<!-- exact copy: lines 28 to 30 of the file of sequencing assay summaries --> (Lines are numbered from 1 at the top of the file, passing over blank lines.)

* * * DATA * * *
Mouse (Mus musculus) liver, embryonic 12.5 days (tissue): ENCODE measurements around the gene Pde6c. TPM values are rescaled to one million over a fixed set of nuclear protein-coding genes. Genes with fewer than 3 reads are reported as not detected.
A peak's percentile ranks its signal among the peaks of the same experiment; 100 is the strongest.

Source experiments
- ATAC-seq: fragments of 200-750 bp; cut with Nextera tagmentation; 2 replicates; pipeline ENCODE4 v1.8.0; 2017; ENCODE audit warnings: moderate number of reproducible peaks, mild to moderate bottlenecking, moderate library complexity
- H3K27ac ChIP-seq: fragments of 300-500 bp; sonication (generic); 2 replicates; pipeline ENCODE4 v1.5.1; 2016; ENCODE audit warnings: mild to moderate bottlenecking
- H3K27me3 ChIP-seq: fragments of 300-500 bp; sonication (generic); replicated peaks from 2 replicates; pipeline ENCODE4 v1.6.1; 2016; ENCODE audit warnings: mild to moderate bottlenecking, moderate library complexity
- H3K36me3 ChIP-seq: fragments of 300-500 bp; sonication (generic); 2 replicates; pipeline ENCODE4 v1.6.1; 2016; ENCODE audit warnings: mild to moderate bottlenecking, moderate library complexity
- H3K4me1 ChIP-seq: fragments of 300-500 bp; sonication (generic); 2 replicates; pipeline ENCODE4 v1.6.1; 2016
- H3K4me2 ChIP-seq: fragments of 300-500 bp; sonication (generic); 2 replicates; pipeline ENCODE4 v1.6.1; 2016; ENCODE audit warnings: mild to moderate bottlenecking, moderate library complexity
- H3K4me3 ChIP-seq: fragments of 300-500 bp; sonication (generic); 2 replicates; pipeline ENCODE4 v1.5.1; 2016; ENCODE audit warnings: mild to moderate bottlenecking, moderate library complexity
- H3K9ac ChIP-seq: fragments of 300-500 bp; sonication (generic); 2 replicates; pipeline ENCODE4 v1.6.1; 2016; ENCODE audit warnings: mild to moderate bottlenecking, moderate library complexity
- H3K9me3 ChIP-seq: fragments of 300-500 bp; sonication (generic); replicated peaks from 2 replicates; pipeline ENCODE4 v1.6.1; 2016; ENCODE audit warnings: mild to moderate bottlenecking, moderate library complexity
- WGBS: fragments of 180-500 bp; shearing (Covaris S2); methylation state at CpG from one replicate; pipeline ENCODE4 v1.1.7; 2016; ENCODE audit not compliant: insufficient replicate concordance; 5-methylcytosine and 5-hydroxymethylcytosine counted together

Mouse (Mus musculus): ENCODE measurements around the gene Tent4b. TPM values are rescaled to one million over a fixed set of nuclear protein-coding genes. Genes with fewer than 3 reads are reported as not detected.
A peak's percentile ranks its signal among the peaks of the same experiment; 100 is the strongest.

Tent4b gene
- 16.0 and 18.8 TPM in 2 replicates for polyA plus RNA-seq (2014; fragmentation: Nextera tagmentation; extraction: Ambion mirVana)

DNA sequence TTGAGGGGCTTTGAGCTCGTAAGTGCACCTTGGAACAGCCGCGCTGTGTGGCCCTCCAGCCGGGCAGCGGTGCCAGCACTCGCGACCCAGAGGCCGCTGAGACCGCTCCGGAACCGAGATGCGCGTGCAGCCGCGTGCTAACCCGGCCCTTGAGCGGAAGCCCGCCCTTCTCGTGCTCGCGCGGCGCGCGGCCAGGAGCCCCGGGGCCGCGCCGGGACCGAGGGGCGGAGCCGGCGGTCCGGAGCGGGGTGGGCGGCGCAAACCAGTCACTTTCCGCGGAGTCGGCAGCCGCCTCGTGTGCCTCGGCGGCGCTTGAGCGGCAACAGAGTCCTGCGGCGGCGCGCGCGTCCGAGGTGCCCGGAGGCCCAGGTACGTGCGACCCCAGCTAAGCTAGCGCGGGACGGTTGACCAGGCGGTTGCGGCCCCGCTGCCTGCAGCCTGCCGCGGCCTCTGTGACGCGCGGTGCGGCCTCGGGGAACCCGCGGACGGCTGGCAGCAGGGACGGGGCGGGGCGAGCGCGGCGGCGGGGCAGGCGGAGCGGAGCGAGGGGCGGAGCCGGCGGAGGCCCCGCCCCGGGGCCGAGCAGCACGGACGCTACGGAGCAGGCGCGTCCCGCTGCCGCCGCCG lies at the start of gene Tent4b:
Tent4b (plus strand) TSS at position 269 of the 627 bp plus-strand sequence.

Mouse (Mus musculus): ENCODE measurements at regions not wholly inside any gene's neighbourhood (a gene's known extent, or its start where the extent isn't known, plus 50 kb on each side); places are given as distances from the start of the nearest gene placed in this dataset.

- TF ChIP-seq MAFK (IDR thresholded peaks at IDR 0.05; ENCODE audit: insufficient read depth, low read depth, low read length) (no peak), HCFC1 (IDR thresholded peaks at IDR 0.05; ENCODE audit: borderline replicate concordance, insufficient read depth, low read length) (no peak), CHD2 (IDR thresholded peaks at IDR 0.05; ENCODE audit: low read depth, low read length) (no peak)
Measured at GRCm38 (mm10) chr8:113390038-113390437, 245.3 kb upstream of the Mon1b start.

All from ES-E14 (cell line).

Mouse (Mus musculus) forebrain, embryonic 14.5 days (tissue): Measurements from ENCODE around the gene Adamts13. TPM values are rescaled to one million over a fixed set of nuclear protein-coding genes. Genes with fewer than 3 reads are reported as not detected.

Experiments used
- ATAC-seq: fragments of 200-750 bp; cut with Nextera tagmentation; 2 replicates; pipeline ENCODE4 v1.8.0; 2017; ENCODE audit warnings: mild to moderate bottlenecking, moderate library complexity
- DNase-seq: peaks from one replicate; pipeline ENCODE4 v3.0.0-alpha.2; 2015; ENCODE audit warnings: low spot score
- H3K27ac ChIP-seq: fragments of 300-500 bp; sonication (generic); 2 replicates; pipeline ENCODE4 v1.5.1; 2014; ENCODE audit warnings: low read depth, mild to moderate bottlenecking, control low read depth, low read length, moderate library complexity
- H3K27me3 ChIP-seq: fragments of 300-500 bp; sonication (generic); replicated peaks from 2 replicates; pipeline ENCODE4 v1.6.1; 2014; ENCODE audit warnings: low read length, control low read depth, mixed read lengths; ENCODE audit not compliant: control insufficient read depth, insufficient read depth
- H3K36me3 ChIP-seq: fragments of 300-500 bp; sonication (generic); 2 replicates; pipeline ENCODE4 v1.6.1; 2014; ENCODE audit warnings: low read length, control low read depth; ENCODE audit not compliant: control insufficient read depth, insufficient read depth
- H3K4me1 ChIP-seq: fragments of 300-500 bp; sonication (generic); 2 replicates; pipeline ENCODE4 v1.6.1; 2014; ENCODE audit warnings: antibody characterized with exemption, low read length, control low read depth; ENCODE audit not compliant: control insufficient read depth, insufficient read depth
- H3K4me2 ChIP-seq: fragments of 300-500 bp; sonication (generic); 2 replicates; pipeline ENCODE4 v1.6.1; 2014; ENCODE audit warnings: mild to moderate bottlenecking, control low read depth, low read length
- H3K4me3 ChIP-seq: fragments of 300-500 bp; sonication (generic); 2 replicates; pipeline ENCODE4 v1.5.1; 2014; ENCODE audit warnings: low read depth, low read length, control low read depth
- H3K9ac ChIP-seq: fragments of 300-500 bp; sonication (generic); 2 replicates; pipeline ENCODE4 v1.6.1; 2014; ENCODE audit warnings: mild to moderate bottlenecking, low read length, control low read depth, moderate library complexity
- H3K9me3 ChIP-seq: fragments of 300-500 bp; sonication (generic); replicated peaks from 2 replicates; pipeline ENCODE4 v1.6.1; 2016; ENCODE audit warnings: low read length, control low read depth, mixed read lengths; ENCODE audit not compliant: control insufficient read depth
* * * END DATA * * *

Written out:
- H3K27ac ChIP-seq: fragments of 300-500 bp; sonication (generic); 2 replicates; pipeline ENCODE4 v1.5.1; 2014; ENCODE audit warnings: low read depth, mild to moderate bottlenecking, control low read depth, low read length, moderate library complexity
- H3K27me3 ChIP-seq: fragments of 300-500 bp; sonication (generic); replicated peaks from 2 replicates; pipeline ENCODE4 v1.6.1; 2014; ENCODE audit warnings: low read length, control low read depth, mixed read lengths; ENCODE audit not compliant: control insufficient read depth, insufficient read depth
- H3K36me3 ChIP-seq: fragments of 300-500 bp; sonication (generic); 2 replicates; pipeline ENCODE4 v1.6.1; 2014; ENCODE audit warnings: low read length, control low read depth; ENCODE audit not compliant: control insufficient read depth, insufficient read depth